Happily, there is little of the cockpit visible, so I got on with getting the fuselage and wings together. A little filler is needed along the fuselage seams, though the fit isn't that bad all things considered. The wings needed a little fettling to sit neatly in general. The pilot's seat and floor can, thankfully, be inserted from below before the wings go on. That means I could paint the interior a little after fixing things together.

 

 

 

Unusually for me, I'm fitting a pilot. The kit example would have been fine, but I wanted one with arms that could be posed. I have an idea to have the pilot just waving to the ground crew to indicate he's happy to take off. I first tried a figure from the Revell set of pilots and ground crew, but my chosen example proved a little large for the available space. Essentially, I found I couldn't fit the floor and seat with the pilot in place after the fuselage was stuck together. Into my bits box, and I found a *ahem* Luftwaffe pilot who was petite enough to fit nicely, and had arms that could be positioned.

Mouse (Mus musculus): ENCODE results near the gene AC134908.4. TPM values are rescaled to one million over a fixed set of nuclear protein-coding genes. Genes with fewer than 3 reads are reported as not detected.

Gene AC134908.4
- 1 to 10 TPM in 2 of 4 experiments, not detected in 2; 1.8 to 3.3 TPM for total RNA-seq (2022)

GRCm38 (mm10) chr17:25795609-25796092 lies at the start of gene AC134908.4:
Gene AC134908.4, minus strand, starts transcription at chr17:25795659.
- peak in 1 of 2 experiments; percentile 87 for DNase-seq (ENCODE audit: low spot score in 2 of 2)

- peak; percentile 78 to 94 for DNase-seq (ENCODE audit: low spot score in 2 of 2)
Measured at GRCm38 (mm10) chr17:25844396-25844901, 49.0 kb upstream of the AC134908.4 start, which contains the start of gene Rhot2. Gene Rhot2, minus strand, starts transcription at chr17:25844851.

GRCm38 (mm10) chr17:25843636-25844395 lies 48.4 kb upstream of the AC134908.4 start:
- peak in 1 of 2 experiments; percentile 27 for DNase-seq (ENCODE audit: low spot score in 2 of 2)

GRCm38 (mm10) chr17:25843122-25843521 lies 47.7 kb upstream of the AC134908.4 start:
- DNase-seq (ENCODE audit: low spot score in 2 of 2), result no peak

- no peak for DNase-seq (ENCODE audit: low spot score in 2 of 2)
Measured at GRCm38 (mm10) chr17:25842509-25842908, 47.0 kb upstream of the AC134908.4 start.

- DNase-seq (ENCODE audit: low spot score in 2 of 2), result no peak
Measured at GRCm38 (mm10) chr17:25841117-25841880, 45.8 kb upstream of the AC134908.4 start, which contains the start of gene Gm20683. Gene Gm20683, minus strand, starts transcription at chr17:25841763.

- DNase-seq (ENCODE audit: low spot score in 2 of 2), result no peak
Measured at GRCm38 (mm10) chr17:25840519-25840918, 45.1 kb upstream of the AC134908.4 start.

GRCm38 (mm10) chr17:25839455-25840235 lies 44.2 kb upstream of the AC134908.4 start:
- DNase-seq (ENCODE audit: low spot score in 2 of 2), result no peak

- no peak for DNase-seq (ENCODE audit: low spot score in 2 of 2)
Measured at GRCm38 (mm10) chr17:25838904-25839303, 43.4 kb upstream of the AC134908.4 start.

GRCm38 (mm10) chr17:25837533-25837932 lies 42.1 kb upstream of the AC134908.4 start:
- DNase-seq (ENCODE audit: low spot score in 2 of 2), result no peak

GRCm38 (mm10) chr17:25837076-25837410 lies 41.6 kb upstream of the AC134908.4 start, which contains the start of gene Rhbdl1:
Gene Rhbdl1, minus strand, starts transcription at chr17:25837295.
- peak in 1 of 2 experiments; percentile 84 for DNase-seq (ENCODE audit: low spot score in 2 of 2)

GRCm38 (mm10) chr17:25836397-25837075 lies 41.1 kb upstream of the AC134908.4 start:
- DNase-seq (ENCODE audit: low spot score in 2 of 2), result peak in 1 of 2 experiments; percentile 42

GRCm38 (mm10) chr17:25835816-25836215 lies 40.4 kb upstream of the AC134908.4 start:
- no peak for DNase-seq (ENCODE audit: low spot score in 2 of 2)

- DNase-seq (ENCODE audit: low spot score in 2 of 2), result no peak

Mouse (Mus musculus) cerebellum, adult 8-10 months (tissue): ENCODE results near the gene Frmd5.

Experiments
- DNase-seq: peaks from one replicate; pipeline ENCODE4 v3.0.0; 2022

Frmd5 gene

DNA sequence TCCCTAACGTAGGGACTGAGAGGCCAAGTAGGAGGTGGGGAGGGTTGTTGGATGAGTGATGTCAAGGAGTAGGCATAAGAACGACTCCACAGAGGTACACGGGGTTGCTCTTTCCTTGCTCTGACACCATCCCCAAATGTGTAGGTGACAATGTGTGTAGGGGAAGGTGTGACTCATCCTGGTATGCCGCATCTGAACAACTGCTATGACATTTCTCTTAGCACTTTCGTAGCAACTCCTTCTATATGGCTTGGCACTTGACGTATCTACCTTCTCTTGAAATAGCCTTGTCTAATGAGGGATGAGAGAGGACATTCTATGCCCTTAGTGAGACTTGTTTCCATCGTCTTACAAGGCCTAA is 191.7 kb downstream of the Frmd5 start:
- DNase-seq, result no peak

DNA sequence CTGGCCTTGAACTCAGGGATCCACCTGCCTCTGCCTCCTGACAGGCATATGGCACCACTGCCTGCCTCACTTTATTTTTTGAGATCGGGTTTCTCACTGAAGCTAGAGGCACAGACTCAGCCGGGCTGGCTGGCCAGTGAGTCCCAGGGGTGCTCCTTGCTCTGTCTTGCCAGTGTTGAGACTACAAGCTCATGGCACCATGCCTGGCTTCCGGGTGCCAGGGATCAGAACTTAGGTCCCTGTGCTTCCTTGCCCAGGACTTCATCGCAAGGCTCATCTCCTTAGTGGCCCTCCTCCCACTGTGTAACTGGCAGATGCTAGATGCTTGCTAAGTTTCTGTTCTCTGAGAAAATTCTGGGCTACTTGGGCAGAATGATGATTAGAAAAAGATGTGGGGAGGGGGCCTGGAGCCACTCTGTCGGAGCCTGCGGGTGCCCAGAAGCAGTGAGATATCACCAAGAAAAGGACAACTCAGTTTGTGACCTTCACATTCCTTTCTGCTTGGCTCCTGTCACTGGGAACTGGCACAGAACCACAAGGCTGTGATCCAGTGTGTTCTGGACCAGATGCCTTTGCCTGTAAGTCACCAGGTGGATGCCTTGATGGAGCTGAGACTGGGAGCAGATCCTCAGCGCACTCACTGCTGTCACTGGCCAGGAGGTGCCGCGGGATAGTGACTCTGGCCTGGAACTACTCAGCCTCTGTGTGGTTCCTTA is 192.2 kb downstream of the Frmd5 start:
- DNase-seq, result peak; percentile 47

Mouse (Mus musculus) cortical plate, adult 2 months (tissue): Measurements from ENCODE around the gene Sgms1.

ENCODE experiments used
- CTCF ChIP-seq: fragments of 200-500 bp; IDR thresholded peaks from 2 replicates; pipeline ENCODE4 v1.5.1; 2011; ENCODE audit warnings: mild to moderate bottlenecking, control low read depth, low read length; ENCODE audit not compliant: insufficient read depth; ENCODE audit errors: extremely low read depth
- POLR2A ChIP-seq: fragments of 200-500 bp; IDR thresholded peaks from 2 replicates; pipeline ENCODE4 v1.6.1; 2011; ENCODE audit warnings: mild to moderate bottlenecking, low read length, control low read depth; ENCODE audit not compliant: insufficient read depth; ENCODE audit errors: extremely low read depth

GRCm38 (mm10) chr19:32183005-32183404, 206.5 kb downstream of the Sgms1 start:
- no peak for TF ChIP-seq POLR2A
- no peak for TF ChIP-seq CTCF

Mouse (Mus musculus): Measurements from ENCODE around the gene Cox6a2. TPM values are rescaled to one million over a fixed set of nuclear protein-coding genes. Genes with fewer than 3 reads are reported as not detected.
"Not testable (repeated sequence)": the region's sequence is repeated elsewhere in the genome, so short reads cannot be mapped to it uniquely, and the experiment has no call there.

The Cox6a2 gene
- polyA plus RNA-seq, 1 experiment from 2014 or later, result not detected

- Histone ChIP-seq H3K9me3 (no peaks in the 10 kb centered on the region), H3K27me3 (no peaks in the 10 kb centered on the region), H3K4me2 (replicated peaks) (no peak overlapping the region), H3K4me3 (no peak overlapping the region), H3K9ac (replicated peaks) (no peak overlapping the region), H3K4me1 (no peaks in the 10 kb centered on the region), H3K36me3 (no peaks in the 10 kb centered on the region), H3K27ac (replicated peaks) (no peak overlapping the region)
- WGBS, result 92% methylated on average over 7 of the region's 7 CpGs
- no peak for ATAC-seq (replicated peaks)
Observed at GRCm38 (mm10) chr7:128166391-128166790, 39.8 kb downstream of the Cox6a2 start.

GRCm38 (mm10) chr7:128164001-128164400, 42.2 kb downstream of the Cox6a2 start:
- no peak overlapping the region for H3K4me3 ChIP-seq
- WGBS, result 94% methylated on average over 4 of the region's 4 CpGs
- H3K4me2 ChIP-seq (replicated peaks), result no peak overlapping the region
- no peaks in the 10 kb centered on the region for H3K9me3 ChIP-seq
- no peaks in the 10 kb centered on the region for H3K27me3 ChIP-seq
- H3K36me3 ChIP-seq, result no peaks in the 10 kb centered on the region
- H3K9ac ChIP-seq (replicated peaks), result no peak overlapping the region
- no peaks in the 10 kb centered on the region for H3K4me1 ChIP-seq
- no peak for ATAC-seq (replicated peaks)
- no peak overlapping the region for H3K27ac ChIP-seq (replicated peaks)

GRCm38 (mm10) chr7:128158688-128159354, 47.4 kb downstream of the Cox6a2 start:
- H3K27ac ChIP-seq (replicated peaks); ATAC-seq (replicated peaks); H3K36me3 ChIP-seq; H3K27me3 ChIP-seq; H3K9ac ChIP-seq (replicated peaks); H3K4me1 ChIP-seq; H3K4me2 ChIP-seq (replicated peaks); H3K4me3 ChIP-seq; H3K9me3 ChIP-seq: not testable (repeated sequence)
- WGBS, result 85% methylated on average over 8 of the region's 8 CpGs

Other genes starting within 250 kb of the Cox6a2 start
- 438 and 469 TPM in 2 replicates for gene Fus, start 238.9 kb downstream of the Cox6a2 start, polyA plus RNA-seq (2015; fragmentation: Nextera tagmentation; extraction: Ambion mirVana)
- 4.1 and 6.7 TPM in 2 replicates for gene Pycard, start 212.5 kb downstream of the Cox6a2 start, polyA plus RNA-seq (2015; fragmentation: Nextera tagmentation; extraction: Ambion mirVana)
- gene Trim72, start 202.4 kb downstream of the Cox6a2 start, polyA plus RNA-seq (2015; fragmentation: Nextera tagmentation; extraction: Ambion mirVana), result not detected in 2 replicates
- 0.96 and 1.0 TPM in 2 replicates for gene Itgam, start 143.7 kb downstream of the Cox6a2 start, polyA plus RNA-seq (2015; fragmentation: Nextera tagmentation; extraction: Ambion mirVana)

I got a squirt of primer on the main components, and a coat of Humbrol 90 Sky acrylic on the undersides earlier today. This evening, while listening to the England-India first test match, I brush painted Xtracrylix Dark Earth and Dark Green on the top sides. The wings still haven't been glued to the fuselage, as I am still working on the pilot detailing. Funnily enough, the Xtradecal set of transfers I have include AZ-H, so I shall be able to replicate the original box model without risking aged Airfix transfers.

 

If the temperature and humidity eases a bit, I shall hopefully get transfers done tomorrow, and the vac-form canopy organised.

 

A professional modeller of railway subjects, and a reborn Airfix fan. Definitely into combat aircraft in service on all sides in the summer of 1940, but known to occasionally veer off into other interesting things!

Heather Kay

260 posts

@james_mower

Excellent build none the less Heather!

Thanks James! The Spitfire is under way, and I have a Whirlwind in the queue. im steadily filling in tiny gaps in my display cabinet!

A professional modeller of railway subjects, and a reborn Airfix fan. Definitely into combat aircraft in service on all sides in the summer of 1940, but known to occasionally veer off into other interesting things!